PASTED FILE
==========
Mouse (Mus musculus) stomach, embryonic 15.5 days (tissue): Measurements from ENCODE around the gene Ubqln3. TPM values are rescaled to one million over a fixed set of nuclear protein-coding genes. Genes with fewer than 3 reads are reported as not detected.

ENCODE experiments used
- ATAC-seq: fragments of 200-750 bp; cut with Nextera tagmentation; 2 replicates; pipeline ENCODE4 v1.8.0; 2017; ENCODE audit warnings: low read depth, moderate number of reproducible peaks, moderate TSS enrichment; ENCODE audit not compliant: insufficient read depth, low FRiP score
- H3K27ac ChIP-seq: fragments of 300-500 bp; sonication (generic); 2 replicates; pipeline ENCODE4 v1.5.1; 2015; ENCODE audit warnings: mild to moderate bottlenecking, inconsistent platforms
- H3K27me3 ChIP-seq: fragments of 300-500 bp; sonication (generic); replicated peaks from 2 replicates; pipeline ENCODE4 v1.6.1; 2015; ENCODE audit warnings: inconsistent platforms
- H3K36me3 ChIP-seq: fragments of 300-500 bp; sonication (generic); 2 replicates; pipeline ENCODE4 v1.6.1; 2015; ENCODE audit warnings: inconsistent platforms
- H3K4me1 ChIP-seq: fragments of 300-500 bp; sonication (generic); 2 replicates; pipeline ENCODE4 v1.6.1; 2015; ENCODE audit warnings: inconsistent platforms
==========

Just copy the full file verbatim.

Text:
Mouse (Mus musculus) stomach, embryonic 15.5 days (tissue): Measurements from ENCODE around the gene Ubqln3. TPM values are rescaled to one million over a fixed set of nuclear protein-coding genes. Genes with fewer than 3 reads are reported as not detected.

ENCODE experiments used
- ATAC-seq: fragments of 200-750 bp; cut with Nextera tagmentation; 2 replicates; pipeline ENCODE4 v1.8.0; 2017; ENCODE audit warnings: low read depth, moderate number of reproducible peaks, moderate TSS enrichment; ENCODE audit not compliant: insufficient read depth, low FRiP score
- H3K27ac ChIP-seq: fragments of 300-500 bp; sonication (generic); 2 replicates; pipeline ENCODE4 v1.5.1; 2015; ENCODE audit warnings: mild to moderate bottlenecking, inconsistent platforms
- H3K27me3 ChIP-seq: fragments of 300-500 bp; sonication (generic); replicated peaks from 2 replicates; pipeline ENCODE4 v1.6.1; 2015; ENCODE audit warnings: inconsistent platforms
- H3K36me3 ChIP-seq: fragments of 300-500 bp; sonication (generic); 2 replicates; pipeline ENCODE4 v1.6.1; 2015; ENCODE audit warnings: inconsistent platforms
- H3K4me1 ChIP-seq: fragments of 300-500 bp; sonication (generic); 2 replicates; pipeline ENCODE4 v1.6.1; 2015; ENCODE audit warnings: inconsistent platforms